"And Aaron shall offer his bullock of the sin offering, which is for himself, and make an atonement for himself and for his home"—Leviticus 16:6.

This week's portion describes the special service performed by the High Priest in the Holy Temple on the Day of Atonement.

One of the special confessional prayers that the High Priest pronounced on that day was in order "to make an atonement for himself and for his home." The accepted interpretation is that "his home" refers here to his wife. We learn from this verse that to be eligible to perform the service on the Day of Atonement, the High Priest had to be married. The question is, if the intent of the verse is to tell us that the High Priest must be married, then why is this not stated explicitly rather than referring idiomatically to his wife as his "home"?

From this elevated perspective, the woman he married was not merely his wife but his homeThe answer is that this holiest of days demanded a special degree of sanctity. As such, the High Priest had to be on a level where he did not desire personal fulfillment but rather sought to be purely of service to G‑d. Thus, in his private life as well, he needed to see his marriage not as personal relationship but as a much greater objective in being useful to G‑d. From this elevated perspective, the woman he married was not merely his wife but his home.

Many of us have entered recovery because of a relationship with a spouse or a significant other. Perhaps we thought we could save a marriage that was on the brink of collapse. In some cases, we were already divorced and took that as our wake-up call. Some of us were trying to revive a dying relationship by making good on old promises to get our drinking under control. Others were just practicing appeasement. Whatever the case, a crisis in our most intimate of personal relationships was often a primary motivation for coming into recovery.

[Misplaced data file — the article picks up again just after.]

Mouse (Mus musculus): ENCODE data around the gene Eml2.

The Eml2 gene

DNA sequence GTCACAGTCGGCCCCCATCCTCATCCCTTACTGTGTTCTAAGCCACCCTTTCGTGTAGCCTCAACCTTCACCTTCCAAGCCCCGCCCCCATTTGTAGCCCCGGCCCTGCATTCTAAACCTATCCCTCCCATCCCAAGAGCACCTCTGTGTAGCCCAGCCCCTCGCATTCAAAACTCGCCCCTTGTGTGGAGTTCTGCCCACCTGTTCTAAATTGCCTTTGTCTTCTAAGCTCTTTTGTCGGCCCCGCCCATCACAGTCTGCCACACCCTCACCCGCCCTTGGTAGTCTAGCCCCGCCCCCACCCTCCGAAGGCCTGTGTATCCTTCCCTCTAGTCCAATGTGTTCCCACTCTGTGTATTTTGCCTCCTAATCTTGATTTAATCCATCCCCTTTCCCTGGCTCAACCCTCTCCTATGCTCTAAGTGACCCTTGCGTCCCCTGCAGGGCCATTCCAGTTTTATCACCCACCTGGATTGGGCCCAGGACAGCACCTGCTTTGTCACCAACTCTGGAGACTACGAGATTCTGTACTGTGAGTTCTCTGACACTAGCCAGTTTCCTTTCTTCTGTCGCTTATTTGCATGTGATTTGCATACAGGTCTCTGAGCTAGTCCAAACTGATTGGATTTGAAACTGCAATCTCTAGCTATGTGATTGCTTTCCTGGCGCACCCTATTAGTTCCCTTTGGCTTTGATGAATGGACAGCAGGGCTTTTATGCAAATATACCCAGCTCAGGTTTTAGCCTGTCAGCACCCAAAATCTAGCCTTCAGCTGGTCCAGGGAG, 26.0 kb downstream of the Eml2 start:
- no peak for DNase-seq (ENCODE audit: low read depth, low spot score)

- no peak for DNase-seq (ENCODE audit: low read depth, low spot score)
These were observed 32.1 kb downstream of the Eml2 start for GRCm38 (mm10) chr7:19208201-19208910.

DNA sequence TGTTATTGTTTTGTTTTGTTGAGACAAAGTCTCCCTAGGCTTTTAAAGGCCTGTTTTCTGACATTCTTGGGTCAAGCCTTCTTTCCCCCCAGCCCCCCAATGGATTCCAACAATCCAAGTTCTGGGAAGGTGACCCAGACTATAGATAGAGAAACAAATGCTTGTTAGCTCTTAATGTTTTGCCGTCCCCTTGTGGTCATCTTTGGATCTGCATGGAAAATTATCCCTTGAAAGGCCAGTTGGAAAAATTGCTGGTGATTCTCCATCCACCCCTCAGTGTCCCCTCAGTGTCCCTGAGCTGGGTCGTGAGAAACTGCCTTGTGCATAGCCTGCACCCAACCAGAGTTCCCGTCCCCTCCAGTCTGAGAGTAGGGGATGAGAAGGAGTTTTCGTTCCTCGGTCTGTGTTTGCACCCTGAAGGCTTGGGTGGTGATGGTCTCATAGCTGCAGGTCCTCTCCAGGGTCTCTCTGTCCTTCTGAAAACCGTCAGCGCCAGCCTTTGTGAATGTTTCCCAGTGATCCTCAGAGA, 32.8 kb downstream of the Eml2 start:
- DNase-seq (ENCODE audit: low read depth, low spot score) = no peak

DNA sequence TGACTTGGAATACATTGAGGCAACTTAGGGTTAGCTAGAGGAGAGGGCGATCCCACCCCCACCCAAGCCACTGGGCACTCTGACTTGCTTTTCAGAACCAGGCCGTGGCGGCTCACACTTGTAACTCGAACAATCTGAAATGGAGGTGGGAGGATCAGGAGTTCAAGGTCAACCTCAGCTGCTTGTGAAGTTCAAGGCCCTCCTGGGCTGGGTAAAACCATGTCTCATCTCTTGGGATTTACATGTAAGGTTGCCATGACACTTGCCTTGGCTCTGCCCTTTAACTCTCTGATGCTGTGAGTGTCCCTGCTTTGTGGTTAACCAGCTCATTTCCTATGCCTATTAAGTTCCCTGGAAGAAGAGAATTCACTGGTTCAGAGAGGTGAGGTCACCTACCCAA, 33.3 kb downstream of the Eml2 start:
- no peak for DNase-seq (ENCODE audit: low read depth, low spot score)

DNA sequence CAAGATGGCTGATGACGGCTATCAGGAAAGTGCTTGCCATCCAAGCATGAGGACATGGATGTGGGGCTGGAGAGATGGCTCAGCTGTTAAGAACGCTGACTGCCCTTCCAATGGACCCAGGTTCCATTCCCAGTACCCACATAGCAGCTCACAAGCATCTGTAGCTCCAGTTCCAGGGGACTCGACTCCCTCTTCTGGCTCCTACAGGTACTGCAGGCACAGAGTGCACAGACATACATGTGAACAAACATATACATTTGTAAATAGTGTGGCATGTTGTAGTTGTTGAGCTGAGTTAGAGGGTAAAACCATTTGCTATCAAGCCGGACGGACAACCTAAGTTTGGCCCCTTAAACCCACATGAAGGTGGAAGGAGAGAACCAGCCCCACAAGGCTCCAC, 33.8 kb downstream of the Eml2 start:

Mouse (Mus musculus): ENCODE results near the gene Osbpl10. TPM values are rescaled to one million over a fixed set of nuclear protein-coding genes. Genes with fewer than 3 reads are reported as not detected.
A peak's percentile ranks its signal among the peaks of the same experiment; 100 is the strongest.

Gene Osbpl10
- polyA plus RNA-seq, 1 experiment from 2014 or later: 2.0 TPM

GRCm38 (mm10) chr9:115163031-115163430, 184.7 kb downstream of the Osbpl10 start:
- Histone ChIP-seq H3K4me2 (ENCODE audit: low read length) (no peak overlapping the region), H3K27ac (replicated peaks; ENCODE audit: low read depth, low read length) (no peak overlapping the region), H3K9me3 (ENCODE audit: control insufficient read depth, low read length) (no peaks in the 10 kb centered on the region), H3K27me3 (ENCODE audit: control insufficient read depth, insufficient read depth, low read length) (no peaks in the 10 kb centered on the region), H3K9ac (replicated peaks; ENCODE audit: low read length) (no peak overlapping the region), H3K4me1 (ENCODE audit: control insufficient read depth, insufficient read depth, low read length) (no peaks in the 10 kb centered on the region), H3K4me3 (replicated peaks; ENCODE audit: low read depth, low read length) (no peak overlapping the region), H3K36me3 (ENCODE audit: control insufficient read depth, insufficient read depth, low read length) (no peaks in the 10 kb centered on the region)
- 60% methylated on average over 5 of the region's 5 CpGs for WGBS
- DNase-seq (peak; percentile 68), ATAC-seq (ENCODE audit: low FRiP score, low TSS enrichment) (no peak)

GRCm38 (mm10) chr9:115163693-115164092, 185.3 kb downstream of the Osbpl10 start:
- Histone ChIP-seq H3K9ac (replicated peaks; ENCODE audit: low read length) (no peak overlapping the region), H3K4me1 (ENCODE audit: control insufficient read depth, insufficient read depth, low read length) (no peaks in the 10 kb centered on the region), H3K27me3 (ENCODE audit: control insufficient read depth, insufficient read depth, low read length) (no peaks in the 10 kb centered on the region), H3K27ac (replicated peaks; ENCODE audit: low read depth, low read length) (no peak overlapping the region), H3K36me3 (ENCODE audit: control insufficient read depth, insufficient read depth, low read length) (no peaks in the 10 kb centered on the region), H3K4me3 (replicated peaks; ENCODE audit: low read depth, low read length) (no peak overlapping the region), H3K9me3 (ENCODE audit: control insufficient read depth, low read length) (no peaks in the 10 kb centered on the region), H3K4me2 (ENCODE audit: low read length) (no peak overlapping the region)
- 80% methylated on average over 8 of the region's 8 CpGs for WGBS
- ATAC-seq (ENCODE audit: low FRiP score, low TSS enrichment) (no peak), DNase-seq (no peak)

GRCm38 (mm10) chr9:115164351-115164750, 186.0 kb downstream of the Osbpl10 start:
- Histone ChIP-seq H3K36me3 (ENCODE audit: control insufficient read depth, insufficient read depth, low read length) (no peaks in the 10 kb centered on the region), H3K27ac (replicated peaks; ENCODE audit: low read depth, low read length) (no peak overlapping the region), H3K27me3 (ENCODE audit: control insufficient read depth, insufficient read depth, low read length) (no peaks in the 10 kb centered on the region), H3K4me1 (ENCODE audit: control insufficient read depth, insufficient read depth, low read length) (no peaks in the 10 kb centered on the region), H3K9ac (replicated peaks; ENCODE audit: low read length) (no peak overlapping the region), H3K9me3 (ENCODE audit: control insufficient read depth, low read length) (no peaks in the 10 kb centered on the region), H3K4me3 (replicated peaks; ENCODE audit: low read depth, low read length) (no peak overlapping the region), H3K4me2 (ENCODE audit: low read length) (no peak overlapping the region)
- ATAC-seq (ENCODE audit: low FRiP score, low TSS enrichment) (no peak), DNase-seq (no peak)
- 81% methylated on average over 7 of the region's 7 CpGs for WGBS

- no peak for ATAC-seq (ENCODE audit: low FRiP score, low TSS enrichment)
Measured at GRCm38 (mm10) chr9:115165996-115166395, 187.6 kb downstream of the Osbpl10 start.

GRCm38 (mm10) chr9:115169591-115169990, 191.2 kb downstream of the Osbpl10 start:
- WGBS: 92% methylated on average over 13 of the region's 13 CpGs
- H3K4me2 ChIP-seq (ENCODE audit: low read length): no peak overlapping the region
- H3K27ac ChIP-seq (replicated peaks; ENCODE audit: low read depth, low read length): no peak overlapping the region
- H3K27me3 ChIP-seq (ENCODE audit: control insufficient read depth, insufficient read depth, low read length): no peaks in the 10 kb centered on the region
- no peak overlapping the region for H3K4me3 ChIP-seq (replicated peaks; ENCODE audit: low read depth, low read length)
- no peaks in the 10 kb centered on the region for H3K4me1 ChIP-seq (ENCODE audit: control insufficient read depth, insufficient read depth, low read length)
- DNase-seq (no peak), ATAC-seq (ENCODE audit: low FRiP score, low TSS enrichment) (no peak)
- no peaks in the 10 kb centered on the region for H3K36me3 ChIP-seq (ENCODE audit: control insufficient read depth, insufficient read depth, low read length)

What a letdown it was for many of us to learn that being clean and sober was not the elixir of love that we sought. Recovery didn't suddenly make us so irresistibly charming and desirable that we could continue our old shenanigans with impunity. To the contrary, recovery demanded that we be the ones to change. We had to be meticulously self-scrutinizing. We had to be accepting. We had to let go of resentments no matter what the other person had done. We had to be humble, admit our wrongs and make amends whether or not the other person was along for the ride of recovery. Recovery demanded from us an exceedingly lofty level of self-transcendence in our home life—a kind of selflessness that most husbands and wives never even consider attainable. But that's what was demanded of us. We could no longer be self-serving in any way, especially not when it came to the subject of marriage. We had to let go of the illusion that love was supposed to deliver personal gratification to our doorstep and instead embrace the fact that our closest relationships are truly for the purpose of building an edifice that is of use to G‑d.